In my first semester at Columbia University(Fall 2016), I enrolled in Professor Messick's "Arabia Imagined" class since it partially fulfilled Global Core requirements. I never ceased to be impressed by the breadth of Professor Messick's knowledge on rural Arabia. His lectures were priceless. He taught us the most intricate details about Middle Eastern societies and always shared a wealth of his personal experience while he was serving as a Peace Corp in Yemen. I have to say I was apprehensive about this 4-point course because the syllabus contained a lot of reading but Professor Messick's continued support throughout the semester helped me understand the basics of this subject. We had to write a brief proposal for the Midterm which he graded generously. He always gave me feedback on my papers and granted me appointments outside his Open office hours. I was surprised at how he gave me appointments as many times as I needed during the semester because as the head of the Department, I knew he was a very busy scholar. I not only earned my first A grade in this class but it was the most rewarding experience to learn from someone as knowledgeable and experienced as Professor Messick. Several of my classmates I met afterwards told me they also did remarkably well in his class. A number of students in Professor Messick's class received A+ in this course. Personally I would recommend this class to both new and current students. It is relaxing, rewarding and allows for an easy A. I was convinced I wasn't going to do well in his class because one his TA, who was Japanese, used to grade my weekly response papers and no matter how detailed responses I handed in, I never received more than 3/5 or 3.5/5 in those papers. However, despite the poor grades, Professor Messick gave me an A in my final grade. Even though I initially struggled with my midterms, Professor Messick allowed me to change my topic for the final paper several times. Although the final paper was supposed to be only ten pages long, I was worried because I had written over fifteen pages. But as always, Professor Messick was flexible and allowed a concession. When I spoke to some other students here, some said they had Professors who failed them for writing ten extra word over the word count. I feel that I was extremely blessed and lucky to have someone as brilliant as Professor Messick as my teacher. Despite his unparalleled knowledge, Professor Messick's humble demeanor was disarming. He valued the opinion of his students highly and let the students speak their minds. Overall his class was fun and engaging.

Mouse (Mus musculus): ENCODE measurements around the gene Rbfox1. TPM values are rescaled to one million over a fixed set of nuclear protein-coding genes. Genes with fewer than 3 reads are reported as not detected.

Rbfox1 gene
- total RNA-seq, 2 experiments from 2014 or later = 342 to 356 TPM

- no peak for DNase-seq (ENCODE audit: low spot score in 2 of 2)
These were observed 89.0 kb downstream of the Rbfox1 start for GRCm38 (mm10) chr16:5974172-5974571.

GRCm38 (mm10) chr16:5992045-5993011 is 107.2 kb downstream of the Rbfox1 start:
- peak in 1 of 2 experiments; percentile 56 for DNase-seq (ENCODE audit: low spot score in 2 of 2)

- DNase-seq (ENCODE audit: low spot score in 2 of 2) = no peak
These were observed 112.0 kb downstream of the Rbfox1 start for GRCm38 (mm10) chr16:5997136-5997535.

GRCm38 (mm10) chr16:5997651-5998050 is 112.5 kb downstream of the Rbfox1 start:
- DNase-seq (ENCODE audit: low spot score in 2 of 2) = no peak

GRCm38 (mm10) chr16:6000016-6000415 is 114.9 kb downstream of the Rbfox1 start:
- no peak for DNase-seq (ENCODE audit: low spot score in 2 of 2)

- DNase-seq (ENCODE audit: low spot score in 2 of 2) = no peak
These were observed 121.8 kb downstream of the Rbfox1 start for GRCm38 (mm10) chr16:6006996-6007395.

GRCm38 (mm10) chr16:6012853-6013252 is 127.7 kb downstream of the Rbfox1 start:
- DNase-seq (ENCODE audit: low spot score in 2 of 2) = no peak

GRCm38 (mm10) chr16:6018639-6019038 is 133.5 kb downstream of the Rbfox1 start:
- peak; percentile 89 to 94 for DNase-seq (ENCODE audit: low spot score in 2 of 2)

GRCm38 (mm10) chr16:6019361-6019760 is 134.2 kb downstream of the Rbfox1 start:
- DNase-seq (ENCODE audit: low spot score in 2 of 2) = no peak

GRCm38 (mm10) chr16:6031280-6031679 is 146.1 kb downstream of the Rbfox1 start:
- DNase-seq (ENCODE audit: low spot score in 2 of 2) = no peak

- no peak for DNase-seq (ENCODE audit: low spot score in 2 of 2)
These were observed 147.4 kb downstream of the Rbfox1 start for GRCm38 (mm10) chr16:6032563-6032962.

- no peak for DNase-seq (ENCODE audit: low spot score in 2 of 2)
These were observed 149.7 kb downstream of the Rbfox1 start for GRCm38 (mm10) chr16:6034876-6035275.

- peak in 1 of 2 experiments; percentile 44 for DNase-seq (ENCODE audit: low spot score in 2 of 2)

Well, it's Fall 2016 and not a thing has changed with Professor Messick and his droning lectures and his fascination with himself. His never read a paper, never give a straight answer modus operandi is still in effect and I think it will never go away. He simply cannot be bothered to give a coherent answer to a simple question. My "what would you like us to focus on in evaluating the readings" (2 pages every week, read and graded by the TA) was met with a blank look and an "Oh, just give me your take on it." before he moved away from me (clearly ending the not yet started conversation) to fiddle with the podium he likes to stand next to. The man continues to be super impressed with himself and most of the assigned readings are either from his oeuvre, such as it is, from someone he knows (and likes, he never once mentioned another anthropologist without acting as if they were besties) or from someone who cites him. He remains entranced with Yemen and regularly speaks of his time there, even showing slides of pics he took while there - in the 80s! By mid-semester, myself and at least two classmates were entirely disgusted with the class. Frankly, if this course wasn't satisfying a global core requirement, I'd of dropped the course and taken the W. He did read our mid-term papers, but he provided such scant feedback you don't know if you were on track or not. He didn't touch our weekly papers ad I haven't the faintest clue who is reading our finals - this review is being the typed prior to finals being over, nor have grades been submitted. I don't even care what grade I got, I'm just sooooo very happy to be done with him, and I will make damn sure that I never take another class from him. If you are wise, you will make sure you never take the first class from him.